December 17-2019
What 5G means for your data privacy?

5G is the start of revolutionary technological change. But this technology will also impact your privacy. Read more to learn what 5G means for your privacy online. 5G is the technology of the 2020s. It’s a significant investment into the next decade and will be the anchor of a vast range of innovations — from driverless cars to Internet-of-Things style home products and much more.

You’ve probably heard about 5G. And you can already find it in major cities in the US, China, Korea, and other countries. But it’s time to learn more about 5G, how it changes things, and how it’s going to put your privacy at risk.

What is 5G?

5G stands for the fifth-generation cellular network used for mobile communication. Not only it will bring faster download speeds but will also reduce latency (thus, increasing responsiveness). Everyone will be able to connect many more devices at the same time.

The technology behind 5G is immensely sophisticated. It involves various radio frequencies, cellular tower enhancements, and more. The best way for consumers to understand its impact is by comparing it to 4G.

The first 4G phones emerged in 2010. But standardisation of 4G and mass adoption took a few years. Likewise, the primary application of 4G tech took time to develop.

Apps like Snapchat and Uber gained widespread use in 2012 and 2013, respectively. Video calls over LTE also became popular at that time. Likewise, you can anticipate significant changes as the 5G technology reaches mass adoption.

What changes will 5G bring?

It’s hard to predict how 5G will change things. In 2009, nobody could have predicted Uber redefining transportation. But technology researchers have long understood that 5G is the key to the Internet-of-Things (IoT).

IoT technology is already all around us. From smart thermostats and lights to virtual assistants like Alexa and Siri. Everyone has had some experience with it. These types of lower-level IoT applications will continue to increase as people connect more products to the internet. In the end, you’ll be able to use your smartphone to program just about anything in your home.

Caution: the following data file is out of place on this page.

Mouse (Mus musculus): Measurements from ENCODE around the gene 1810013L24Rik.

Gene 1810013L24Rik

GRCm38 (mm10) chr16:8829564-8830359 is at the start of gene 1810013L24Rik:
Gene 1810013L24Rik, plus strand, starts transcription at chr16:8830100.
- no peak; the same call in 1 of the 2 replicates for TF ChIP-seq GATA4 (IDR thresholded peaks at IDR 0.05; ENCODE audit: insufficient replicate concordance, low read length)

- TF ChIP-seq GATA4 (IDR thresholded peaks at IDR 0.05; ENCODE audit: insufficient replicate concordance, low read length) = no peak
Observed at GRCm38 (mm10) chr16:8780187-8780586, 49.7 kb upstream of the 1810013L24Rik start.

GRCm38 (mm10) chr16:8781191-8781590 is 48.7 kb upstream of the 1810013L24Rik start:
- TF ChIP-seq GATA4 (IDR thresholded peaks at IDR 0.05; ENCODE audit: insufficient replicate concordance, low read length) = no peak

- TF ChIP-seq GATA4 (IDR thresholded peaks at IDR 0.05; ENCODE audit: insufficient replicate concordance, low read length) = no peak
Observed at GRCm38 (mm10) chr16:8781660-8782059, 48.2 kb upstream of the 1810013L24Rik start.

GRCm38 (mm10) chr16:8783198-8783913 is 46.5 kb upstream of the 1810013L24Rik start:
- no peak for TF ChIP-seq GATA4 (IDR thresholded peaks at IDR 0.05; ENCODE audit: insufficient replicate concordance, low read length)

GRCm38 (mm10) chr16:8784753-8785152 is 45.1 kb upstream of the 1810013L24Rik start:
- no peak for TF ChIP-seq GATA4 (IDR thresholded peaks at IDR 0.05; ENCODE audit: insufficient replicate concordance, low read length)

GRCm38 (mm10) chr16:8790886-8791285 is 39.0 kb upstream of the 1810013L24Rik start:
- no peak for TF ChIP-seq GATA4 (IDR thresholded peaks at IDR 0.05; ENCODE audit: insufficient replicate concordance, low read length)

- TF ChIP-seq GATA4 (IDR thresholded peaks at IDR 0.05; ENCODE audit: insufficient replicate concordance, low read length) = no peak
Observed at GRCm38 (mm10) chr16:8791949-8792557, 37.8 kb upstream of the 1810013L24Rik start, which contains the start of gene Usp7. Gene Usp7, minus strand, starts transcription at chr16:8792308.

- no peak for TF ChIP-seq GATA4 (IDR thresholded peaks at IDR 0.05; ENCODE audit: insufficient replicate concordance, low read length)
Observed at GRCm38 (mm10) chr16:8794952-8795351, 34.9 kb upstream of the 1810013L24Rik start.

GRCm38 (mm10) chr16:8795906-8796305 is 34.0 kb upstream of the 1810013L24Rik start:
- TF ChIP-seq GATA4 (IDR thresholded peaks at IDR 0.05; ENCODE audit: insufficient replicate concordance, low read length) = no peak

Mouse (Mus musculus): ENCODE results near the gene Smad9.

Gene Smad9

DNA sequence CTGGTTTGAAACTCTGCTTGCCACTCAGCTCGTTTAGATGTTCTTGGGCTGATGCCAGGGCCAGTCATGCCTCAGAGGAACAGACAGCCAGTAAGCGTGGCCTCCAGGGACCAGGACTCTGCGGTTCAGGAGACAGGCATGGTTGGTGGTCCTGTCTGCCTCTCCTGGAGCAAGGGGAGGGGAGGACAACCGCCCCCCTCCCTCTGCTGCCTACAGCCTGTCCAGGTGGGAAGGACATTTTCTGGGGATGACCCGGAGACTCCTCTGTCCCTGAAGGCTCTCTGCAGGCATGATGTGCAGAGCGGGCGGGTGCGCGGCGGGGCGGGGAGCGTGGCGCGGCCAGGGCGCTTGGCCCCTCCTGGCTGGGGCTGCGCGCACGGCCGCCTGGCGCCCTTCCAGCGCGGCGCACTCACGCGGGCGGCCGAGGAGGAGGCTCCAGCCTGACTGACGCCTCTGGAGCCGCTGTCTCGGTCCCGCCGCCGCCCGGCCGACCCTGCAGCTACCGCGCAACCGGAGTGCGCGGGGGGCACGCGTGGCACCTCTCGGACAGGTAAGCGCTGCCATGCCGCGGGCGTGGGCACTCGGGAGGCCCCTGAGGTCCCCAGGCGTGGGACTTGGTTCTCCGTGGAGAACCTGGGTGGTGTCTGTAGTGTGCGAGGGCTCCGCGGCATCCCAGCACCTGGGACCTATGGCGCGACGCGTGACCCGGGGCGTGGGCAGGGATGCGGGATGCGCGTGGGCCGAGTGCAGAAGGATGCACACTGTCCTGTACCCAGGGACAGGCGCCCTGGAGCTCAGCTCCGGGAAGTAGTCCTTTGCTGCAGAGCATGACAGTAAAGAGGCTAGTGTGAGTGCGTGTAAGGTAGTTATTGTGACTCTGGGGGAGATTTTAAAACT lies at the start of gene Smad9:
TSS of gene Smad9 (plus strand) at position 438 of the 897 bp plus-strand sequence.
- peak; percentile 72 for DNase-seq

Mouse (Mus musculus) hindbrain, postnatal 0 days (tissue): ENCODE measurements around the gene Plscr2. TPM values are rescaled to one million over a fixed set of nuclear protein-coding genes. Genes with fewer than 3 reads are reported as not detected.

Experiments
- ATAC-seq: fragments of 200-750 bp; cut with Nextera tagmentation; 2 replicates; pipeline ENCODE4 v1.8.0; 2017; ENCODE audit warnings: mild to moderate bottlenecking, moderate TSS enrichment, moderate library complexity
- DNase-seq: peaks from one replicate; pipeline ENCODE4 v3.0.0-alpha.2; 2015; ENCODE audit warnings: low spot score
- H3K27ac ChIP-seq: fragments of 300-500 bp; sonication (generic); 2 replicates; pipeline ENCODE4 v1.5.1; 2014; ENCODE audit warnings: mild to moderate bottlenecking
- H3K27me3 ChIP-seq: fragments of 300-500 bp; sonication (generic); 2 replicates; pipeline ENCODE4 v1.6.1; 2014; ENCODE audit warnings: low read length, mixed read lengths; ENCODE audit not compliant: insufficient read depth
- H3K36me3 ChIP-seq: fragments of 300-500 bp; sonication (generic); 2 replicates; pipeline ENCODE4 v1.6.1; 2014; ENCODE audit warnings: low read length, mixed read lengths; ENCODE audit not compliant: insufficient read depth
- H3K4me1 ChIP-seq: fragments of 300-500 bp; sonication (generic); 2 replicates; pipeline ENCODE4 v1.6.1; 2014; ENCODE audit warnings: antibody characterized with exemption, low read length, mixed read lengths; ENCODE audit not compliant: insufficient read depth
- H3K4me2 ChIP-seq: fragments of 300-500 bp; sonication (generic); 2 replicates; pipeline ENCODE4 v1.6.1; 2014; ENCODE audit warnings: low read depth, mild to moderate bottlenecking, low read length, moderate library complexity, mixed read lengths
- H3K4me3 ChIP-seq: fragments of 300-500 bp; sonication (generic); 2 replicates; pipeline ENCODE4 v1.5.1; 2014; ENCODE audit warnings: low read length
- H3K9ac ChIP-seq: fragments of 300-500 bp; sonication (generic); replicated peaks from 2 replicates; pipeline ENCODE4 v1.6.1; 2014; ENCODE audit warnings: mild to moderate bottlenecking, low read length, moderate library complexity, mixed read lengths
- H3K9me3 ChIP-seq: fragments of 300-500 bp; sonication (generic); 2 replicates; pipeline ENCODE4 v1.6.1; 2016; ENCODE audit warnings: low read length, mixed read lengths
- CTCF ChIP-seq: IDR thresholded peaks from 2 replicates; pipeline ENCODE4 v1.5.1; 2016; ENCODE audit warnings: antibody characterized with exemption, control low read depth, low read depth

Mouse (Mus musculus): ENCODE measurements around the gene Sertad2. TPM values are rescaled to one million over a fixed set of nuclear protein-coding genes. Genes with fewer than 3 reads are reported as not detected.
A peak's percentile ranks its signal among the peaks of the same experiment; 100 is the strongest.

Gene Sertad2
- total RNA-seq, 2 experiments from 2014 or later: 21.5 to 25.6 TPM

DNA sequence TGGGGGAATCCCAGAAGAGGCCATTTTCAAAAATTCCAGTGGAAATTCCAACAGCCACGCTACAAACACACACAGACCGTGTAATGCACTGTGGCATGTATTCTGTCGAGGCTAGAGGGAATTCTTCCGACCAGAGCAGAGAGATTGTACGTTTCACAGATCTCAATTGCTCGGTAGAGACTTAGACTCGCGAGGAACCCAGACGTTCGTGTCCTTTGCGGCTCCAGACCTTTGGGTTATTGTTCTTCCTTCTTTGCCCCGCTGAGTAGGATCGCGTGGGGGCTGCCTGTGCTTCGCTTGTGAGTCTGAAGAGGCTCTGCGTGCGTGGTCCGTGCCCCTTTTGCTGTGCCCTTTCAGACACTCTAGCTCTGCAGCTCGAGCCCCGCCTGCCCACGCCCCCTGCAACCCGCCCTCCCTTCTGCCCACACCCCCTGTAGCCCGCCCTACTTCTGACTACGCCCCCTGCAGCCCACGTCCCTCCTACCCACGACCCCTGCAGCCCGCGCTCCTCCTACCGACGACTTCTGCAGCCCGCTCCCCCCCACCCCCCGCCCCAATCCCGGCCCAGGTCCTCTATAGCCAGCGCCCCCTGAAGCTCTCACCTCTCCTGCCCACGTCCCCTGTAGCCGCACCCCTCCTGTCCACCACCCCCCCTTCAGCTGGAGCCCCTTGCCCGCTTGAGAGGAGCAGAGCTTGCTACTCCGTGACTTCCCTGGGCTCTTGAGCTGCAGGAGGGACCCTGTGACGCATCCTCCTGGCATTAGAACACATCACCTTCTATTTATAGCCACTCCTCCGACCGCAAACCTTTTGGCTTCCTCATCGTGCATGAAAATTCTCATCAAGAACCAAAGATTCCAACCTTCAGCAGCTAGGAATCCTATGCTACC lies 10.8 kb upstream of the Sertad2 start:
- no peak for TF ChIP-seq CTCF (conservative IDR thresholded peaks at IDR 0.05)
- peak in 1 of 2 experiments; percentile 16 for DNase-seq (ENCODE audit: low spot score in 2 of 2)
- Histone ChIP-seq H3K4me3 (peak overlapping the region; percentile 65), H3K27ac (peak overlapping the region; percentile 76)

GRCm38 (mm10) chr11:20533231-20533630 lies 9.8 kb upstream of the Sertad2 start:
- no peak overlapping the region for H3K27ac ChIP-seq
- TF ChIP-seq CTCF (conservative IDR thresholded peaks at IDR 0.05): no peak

But 5G has even more significant implications for genuinely radical technologies. 5G is the key to self-driving vehicles. Google, Tesla, and other companies already have had successful launches of safe, self-driving cars. Not only 5G will enable these vehicles to drive as they do now, but also yo interact with each other, traffic lights, and other networks. They will become more safe and efficient.

And self-driving vehicles are only one aspect of 5G technology. Artificial intelligence, immersive education experience, and industrial applications will find a use for it too. Like the internet has touched every aspect of life, so will 5G continue this path into new dimensions.

What does 5G means for your privacy?

5G will transmit astounding amounts of data. If technologies like 4G and enhanced WiFi launched the era of big data, then 5G will take it to the next level.

Picture this. Everything around you is connected to the internet and tracking all kinds of metrics. Your lights measure how often you turn them on, at what times, and even at what intensity. Your refrigerator counts the number of times you open its doors or pull out food.

Data researchers have already labeled 5G as a hackers paradise. And it’s not only hackers. Governments, big corporations, advertisers, internet service providers, and any other interested parties have a goldmine of data to harvest.

Looking at past scandals like Cambridge-Analytica in 2016, there’s a clear precedent that shows consumers need to worry about their privacy. And it will become a more significant concern as everyone will start incorporating 5G into their daily lives.

How to have both 5G and privacy?

5G technology is going to be incredible. It’s nothing to run from. By 2023, researchers estimate that 51 per cent of all phones worldwide will be 5G. You’ll have a 5G device in your pocket in no time.

That’s why you need to learn the lessons from the 2010s and apply them in the next decade. You need to be aware of who you can trust with your data. And you need to take its security into your own hands.

More than anything, it means being careful with every device you connect to your network. Change every default password, starting from your router and ending with the latest tech gadget you buy.

Also, safeguard your internet connection. You can use a virtual private network (VPN) for that. You can find a VPN for Mac (, Windows, Linux, smart TVs, and more. You can even set a VPN on your router to protect all smart devices connected to your home network.

And don’t forget to keep up with the tech news. That includes all things cybersecurity. The more you know about things that concern your privacy, the better you’ll be prepared to face or prevent them.

Threats to your privacy are already here, so act now before it’s too late.